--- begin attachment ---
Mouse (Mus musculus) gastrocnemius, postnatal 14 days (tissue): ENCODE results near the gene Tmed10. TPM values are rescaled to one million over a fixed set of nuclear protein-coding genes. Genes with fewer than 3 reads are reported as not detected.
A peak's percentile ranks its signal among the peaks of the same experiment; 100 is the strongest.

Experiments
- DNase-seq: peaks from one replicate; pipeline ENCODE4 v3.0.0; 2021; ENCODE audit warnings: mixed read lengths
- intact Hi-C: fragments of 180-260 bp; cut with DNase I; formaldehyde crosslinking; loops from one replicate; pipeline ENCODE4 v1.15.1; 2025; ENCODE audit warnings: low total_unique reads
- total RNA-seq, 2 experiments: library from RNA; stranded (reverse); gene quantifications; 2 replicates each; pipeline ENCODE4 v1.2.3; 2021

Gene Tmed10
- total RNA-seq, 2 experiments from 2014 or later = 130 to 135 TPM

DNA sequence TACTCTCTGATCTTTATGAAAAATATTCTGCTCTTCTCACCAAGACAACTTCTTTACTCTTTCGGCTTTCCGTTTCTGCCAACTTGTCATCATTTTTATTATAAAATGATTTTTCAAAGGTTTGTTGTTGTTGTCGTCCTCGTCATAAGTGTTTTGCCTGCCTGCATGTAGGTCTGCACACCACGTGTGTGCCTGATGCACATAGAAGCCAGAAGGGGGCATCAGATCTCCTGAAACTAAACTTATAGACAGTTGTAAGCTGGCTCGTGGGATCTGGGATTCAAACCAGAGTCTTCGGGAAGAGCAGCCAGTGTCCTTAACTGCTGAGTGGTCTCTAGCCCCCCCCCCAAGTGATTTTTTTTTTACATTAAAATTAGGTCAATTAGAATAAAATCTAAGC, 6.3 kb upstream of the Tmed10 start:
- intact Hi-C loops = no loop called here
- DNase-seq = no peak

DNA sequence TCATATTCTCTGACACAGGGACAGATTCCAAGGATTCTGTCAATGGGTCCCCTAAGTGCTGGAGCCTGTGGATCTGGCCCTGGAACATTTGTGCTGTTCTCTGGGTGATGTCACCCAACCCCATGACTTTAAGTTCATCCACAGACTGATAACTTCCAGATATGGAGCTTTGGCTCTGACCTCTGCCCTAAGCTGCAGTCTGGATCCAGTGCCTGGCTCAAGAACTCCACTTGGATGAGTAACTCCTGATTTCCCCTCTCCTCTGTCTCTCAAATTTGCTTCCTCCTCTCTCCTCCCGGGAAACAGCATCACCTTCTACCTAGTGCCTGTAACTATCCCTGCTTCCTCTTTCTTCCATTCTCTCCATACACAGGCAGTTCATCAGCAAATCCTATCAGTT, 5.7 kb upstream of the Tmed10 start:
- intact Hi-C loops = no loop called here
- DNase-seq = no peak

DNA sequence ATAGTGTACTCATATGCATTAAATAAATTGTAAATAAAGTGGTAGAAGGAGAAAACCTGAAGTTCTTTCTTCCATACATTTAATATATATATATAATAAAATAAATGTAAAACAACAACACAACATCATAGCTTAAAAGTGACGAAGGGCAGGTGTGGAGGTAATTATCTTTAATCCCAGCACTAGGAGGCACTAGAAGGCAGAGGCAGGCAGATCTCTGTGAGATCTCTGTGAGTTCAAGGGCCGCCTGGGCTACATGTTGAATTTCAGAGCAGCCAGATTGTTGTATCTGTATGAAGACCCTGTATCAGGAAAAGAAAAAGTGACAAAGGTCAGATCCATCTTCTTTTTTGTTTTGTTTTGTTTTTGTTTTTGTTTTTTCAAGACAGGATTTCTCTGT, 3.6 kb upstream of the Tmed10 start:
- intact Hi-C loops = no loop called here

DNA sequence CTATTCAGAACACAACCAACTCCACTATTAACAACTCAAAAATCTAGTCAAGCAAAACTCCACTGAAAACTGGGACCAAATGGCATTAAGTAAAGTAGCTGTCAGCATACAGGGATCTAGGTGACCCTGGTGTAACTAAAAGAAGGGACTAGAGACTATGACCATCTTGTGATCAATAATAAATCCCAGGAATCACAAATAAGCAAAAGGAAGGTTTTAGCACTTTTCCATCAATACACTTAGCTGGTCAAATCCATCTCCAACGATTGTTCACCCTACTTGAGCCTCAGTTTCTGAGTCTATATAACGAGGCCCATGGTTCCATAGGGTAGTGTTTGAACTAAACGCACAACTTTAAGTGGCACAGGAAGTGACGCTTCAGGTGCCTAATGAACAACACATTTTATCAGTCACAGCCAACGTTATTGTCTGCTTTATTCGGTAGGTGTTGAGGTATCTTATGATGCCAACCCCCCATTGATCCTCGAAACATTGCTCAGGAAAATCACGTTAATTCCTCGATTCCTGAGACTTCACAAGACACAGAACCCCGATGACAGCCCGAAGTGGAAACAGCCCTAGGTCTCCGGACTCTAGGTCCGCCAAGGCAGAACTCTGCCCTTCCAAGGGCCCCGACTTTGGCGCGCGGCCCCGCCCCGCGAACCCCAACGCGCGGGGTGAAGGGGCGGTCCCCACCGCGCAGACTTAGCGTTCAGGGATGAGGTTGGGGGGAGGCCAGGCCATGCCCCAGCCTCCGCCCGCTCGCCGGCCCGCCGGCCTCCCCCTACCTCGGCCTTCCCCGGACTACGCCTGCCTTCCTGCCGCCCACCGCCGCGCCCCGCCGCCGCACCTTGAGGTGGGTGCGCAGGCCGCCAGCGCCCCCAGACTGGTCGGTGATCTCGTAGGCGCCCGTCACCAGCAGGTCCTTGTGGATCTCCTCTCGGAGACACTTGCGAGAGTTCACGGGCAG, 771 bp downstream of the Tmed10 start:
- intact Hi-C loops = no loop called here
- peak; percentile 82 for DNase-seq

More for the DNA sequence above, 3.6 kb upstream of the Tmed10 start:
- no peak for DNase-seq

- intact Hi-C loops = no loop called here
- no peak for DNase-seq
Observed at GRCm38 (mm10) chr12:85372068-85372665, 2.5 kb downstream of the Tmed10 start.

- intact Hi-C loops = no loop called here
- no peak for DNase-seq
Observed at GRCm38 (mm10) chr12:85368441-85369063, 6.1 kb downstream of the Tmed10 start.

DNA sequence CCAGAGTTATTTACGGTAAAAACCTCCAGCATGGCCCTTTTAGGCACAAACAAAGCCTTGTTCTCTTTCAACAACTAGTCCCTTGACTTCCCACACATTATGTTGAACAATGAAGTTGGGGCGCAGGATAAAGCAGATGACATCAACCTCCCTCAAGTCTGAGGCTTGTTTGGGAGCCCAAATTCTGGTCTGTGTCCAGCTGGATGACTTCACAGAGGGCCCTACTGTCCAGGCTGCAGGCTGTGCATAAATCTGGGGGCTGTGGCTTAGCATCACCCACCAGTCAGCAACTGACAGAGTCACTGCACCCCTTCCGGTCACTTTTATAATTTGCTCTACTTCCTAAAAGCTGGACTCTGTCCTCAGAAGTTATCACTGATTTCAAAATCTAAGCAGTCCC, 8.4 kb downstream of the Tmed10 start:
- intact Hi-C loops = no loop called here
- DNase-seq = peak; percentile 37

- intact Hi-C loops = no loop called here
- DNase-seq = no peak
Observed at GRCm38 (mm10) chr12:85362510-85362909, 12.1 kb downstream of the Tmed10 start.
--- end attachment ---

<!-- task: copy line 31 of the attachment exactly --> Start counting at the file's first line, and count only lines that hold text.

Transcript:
- intact Hi-C loops = no loop called here